Plant medicine offers a unique opportunity to restore Earth to health – all while reconnecting humans with one another and nature. 

What is Plant Medicine?

Humans are facing an unprecedented challenge. According to the United Nations, we have less than a decade to address potentially irreversible damage to planet Earth.  Some options are out of reach for most people. While other options are accessible to practically everyone. One of those options includes learning to work with and honour plants in a more traditional sense. 

How old is the concept of Plant Medicine?

The concept of Plant Medicine is as old as the human species. In fact, it’s likely older. Animals innately know which plants to eat when their stomachs are upset (think of a dog eating grass), while biomes grow in collaboration with the flora and fauna occupying the habitat. 

Plant Medicine, as a human concept, was largely conveyed orally. It relied wholly on the animistic belief that all plants hold their own unique spirit. This belief played a critical role in human relationships with plants for millenia. In more recent years, during colonial periods and with the advent of pharmaceutical medicine, Plant Medicine became outlawed or passé.

Sharing Resources: Nature’s Greatest Lesson

For many moons, the noble plants that heal present the opportunity to heal their environment and the beings therein, laid low and stayed quiet. While we humans ignored the value of plants to focus on allopathic medicine, the plants continued to commune amongst themselves, sending roots deep into the earth and building boundless networks with other organisms. Together they sent messages in the form of reverberations, around the globe. 

Perhaps you’ve read about the immense mycelium networks that allow forests to communicate. Fungi and trees form a close, long-term relationship where the trees share food with the fungi, and the fungi finds and absorbs nutrients from the soil to give back to the tree. 

Humans turned a blind eye on these nurturing relationships in order to focus on a new kind of progress and productivity. Yet plants paid no heed: they continued to thrive as best they could in a changing global habitat. It’s as if they were holding on for humans to realize their potential, to return to the rhythms of nature to heal their bodies, minds and souls. 

What role can Plant Medicine play in human health?

We’re at a very important moment in history. Since the 1970s, the human population has perpetrated a phenomenon called ‘ecological overshoot’: when human demand exceeds the regenerative capacity of a natural ecosystem. It would take 1.7 Earths to provide the resources we use and absorb our waste.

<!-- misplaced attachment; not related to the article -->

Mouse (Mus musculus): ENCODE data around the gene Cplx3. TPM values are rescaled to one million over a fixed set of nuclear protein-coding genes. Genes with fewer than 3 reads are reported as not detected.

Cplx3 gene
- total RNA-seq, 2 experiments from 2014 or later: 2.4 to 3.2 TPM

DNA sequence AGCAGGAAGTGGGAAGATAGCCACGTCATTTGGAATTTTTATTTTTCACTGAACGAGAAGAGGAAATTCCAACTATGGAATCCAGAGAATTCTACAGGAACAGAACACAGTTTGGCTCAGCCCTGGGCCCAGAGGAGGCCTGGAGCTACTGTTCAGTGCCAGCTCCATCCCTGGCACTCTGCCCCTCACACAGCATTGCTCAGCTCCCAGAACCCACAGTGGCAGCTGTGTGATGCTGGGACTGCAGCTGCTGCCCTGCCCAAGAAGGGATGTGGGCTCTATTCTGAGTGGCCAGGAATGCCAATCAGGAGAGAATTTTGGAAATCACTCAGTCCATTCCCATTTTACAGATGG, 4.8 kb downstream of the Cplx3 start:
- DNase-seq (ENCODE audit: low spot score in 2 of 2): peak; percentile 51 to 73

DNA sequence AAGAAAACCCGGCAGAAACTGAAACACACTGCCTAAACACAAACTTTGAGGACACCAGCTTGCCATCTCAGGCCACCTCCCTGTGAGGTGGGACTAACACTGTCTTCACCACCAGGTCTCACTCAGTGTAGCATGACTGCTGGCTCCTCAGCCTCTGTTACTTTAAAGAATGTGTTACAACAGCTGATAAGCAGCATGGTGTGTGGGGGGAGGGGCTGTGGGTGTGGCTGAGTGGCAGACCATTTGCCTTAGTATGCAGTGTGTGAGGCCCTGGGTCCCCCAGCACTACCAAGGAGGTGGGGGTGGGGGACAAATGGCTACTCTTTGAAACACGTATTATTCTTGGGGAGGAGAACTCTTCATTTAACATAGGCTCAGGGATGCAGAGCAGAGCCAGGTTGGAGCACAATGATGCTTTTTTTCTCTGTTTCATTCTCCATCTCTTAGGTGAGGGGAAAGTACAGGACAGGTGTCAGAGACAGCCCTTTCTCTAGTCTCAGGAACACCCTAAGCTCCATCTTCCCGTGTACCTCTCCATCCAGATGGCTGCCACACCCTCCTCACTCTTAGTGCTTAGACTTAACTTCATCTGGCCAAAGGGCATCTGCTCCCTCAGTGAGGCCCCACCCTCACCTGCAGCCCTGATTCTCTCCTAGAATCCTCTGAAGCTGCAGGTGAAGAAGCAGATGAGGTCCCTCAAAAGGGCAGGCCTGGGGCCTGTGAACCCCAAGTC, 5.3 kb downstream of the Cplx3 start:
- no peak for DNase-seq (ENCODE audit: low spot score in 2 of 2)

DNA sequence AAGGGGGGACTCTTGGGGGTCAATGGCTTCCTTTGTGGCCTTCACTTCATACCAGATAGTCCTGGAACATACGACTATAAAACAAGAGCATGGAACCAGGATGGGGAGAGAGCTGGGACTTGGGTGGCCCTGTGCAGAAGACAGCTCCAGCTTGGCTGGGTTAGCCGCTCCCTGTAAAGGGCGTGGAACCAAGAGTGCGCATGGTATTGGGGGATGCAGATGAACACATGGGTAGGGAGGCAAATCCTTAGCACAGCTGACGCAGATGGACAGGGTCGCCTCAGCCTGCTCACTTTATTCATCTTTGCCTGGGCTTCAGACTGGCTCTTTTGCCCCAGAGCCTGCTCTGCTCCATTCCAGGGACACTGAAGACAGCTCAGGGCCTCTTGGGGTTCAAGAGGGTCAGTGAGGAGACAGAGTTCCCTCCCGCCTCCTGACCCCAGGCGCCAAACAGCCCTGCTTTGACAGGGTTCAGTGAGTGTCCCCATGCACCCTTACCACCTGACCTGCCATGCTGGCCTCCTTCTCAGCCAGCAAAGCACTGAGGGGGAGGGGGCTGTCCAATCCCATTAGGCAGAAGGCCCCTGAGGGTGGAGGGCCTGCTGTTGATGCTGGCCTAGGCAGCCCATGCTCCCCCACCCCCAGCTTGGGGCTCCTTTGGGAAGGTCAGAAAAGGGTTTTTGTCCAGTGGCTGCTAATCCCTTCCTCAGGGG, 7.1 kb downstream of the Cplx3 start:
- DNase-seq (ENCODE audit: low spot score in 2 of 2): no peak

Learning to honour and work with plants can play a significant role in shifting human health, including interpersonal relationship. We have a unique opportunity to restore Earth to health – all while reconnecting us with one another and nature. 

Growing plants is a communal effort. Even if just one person plants and harvests a plant, whole communities benefit. Plant roots reduce erosion, allowing for greater soil health and water retention.  Whether planted in a balcony garden or a yard, plants provide clean air and waste recycling during the process of photosynthesis. Plants provide bees with pollen for their honey, and to support the regeneration of plant life. Plants provide beetles with the decaying matter that replenishes the soil. And plants provide beautiful, intriguing vistas we can enjoy with our uniquely human perspective. 

Plants Key to Biodiversity

Evidently, plants are a significant contributor to diversity on Earth. 

Plant Medicine provides an opportunity to secure a good and equitable quality of life for generations to come.  For the most part, the global population is utterly consumed by rushing to work, struggling to make ends meet. People are frequently separated from their families and communities, and have little opportunity to experience the simple joys. Including being in nature, or enjoying the simple beauty of plants. Medicinal Plant - Nicotina Rustica

According to the Polyvagal Theory, humans require context, choice and connection to achieve safety in their lives. Plants play a significant role in this process. By offering the opportunity to understand and connect with the nature, humans can learn experientially about the regenerative capacities (and limits) of Earth. In the context of nature, plants present the choice: to create the conditions for a fertile garden, or to create the conditions for a quick harvest. This can teach a lot about how difficult it is to grow food – and nourish populations in a sustainable way. 

Plants are also vital teachers about interpersonal connection. When we understand the complexity and care it takes to nourish plants, we  can make a commitment to reconnect with one another. Sharing our gardens, the fruit of our gardens, or caring for our plants can be a precious gift. The visual landscape of a garden can create cues of safety and joy; carrot tops can signal an upcoming bounty of food, while a butterfly garden sends signals of goodwill to passers-by. Plus, it’s a really lovely to look at. 

Plant Medicine and mental health

Over the last few years, I’ve noticed that stories on ‘Plant Medicine’ are shifting away from the lessons and healings we can achieve from working with plants. More and more, popular news stories focus on the benefits of working with entheogenic plants.